The Africa Travel and Tourism Summit 2021. (Courtesy)

Travel and tourism stakeholders will meet in South Africa next week to discuss the future of tourism on the continent. This following the disruption caused by Covid-19.

The Africa Travel and Tourism Summit will be held from 19 to 21 September and will be hosted by the country’s Department of Tourism and South African Tourism.

It will be attended by African tourism ministers, tourism boards, industry associations, community delegates, tourism marketing organisations among other partners across the tourism value chain.

Among the key topics of discussion will be the health and safety protocols currently in place, and how well the continent’s tourism industry positions itself post Covid-19.

Kojo Bentum-Williams, senior communications expert for Africa at World Tourism Organization said the summit comes amidst the Western Covid-19 protocols that are likely to exclude many African countries.

“The Western Covid protocols have exposed the fact we have not taken advantage of working together as Africa. We have the Red List from the traditional source markets with many African countries on the list. As Africa though, we have not come together to explore trade among ourselves,” he said.

South Africa Tourism’s Acting CEO, Sthembiso Dlamini said the Summit will be hosted in a hybrid format with delegates having the option of attending virtually, or at identified venues across South Africa pending Covid-19 lockdown regulations.

“We have opted for the hybrid format in order to lead the way in demonstrating how tourism can be enjoyed safely while adhering to health protocols. It is important that we are diligent in restarting the sector as it contributes significantly to the African economy,” added Dlamini.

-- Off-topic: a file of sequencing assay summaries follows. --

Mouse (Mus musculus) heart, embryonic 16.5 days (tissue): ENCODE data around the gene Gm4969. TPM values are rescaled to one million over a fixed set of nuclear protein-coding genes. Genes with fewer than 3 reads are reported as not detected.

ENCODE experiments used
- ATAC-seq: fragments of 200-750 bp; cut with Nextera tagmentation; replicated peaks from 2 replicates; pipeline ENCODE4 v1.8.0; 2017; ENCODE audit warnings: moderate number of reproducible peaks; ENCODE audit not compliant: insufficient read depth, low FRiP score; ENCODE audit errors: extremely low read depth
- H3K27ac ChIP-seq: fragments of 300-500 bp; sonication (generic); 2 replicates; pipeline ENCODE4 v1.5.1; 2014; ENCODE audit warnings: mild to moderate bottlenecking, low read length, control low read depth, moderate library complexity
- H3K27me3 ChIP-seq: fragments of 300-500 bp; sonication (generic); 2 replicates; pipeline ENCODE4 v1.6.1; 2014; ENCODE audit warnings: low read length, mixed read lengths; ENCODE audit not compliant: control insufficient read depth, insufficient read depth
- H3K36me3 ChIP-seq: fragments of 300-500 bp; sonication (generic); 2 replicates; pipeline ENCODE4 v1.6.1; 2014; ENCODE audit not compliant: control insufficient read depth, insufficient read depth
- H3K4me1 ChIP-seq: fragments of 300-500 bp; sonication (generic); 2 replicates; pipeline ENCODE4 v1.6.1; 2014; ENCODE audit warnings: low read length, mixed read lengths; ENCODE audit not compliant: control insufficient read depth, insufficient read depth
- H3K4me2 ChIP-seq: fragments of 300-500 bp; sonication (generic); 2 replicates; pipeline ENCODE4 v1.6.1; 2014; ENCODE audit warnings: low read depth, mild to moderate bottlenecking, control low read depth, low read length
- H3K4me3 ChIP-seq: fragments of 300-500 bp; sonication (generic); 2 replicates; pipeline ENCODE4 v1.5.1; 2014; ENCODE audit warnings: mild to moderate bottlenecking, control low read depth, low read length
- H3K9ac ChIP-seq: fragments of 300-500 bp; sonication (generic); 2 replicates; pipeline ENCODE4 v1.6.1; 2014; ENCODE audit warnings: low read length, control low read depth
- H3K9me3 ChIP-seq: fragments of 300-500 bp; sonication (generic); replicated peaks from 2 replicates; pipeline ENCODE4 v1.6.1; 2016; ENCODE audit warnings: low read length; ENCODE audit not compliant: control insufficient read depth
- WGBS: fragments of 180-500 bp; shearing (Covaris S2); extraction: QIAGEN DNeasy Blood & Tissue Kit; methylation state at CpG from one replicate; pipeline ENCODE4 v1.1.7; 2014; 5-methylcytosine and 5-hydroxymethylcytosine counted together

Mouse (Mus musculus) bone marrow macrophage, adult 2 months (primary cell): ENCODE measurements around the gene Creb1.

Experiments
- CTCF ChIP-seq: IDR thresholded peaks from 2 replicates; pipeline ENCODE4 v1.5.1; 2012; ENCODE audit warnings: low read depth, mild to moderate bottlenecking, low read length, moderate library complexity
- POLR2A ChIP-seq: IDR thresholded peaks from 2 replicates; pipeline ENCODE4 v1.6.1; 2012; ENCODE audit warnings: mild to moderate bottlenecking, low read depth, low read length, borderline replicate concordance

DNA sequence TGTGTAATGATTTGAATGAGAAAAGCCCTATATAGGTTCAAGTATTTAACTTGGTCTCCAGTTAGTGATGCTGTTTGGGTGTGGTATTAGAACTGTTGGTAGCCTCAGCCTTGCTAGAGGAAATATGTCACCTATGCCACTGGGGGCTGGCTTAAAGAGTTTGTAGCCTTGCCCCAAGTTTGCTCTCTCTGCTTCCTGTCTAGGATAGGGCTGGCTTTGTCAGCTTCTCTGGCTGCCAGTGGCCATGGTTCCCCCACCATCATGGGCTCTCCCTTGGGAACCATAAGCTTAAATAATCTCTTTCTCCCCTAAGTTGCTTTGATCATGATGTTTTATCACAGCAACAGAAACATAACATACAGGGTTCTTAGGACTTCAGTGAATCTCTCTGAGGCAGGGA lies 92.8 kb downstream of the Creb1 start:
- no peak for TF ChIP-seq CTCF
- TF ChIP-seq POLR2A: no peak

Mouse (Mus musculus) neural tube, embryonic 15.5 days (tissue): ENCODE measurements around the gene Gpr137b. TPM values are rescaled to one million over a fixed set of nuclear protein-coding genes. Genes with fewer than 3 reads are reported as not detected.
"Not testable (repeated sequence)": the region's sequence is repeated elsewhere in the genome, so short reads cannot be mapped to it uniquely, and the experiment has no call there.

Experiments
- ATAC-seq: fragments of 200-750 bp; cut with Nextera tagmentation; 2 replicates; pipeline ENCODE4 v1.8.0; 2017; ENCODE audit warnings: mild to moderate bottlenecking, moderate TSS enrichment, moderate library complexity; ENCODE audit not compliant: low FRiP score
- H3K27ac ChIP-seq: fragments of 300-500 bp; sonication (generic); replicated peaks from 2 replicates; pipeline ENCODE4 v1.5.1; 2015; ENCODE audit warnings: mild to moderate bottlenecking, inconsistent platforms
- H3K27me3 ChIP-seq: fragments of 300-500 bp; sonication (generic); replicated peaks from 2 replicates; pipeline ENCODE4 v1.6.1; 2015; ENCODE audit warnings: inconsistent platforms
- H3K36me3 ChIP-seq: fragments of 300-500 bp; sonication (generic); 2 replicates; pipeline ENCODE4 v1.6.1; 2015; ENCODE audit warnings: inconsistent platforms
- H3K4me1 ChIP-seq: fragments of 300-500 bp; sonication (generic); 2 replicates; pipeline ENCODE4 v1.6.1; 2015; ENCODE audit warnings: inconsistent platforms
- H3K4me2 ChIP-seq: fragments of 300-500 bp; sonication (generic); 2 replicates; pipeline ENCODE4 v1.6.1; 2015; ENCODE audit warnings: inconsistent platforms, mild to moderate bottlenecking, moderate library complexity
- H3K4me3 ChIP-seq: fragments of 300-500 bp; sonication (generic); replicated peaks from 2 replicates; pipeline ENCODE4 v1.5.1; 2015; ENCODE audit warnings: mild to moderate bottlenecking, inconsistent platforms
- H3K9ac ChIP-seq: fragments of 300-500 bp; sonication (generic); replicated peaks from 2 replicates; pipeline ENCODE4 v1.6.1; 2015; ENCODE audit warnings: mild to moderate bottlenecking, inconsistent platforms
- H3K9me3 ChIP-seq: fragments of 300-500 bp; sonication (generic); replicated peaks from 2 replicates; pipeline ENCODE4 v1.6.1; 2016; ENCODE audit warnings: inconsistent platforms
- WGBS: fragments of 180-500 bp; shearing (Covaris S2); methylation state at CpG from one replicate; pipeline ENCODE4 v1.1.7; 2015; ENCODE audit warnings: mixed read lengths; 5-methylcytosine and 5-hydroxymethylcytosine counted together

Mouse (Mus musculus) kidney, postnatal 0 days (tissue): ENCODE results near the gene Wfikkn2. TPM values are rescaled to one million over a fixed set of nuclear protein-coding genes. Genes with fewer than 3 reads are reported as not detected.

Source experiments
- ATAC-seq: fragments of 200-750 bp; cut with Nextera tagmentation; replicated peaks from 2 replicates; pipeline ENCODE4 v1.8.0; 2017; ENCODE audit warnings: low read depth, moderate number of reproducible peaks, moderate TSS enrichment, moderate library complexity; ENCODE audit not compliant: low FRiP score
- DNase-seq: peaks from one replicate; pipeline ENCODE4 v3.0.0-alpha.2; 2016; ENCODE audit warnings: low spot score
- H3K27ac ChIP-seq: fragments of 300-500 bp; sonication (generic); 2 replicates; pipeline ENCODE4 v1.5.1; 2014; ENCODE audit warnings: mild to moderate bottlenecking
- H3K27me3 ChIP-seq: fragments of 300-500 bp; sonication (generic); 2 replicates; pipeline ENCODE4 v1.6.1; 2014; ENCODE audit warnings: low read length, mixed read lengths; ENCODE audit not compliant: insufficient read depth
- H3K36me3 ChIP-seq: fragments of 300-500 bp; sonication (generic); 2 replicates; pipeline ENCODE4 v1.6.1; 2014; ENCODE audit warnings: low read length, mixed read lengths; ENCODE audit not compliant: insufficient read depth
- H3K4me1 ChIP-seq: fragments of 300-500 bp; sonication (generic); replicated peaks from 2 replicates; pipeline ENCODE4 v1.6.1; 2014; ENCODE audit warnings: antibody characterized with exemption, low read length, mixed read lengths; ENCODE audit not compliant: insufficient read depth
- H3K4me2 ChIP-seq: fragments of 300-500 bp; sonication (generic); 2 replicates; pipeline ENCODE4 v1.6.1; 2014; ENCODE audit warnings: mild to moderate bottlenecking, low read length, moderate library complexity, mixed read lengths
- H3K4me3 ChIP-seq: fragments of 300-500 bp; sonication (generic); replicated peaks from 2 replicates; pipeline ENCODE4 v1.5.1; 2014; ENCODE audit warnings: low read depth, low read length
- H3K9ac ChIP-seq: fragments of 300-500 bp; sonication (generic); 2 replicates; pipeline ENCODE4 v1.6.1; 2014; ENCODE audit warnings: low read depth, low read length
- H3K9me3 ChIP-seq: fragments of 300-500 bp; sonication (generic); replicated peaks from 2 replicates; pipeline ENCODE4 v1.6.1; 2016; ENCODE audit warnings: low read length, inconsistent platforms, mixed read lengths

Judy Kepher-Gona, a sustainable tourism expert and a delegate from Kenya said the pandemic has altered global tourism for good, adding that the South African meeting will be more about reviewing travel ethics rather than marketing destinations.

“Coronavirus is not your normal business crisis. It is not the usual security crisis that we can solve with enhanced border security or airport scanners. It’s about personal safety and people's lives. Travellers will need to know if they will be going to a high-risk country,” she said. 

Kepher-Gona says the way African countries behave toward the vaccination process will be a key determinant as to whether persons will travel to a specific country.

“The so-called ‘Bucket list’ will change from physical attractions to bets values and travel ethics. If a country is promoting vaccine inequalities, visitors may keep off and we are likely to see people avoiding big hotels and opting for smaller, more intimate locations that guarantee their safety,” she says.

Organisers say the summit will also be a catalyst for engagement on collaborative efforts that can lead to recovery.

“The Covid-19 pandemic may have dealt tourism a heavy blow but we are now in the recovery phase. This summit is critical in ensuring that we are aligned as a continent while reigniting the industry,” says Dlamini.

Due to the Covid-19 pandemic, South Africa was not able to host the popular leisure-focused Africa’s Travel Indaba 2021. 

"In the absence of Africa’s Travel Indaba in 2020 and 2021, Africa’s Travel and Tourism Summit is an innovative initiative for promoting intra-Africa tourism and also for sharing insights into the ‘state of readiness’ for the continent in welcoming the world during and post Covid-19,” said Kwakye Donkor, chief executive, Africa Tourism Partners.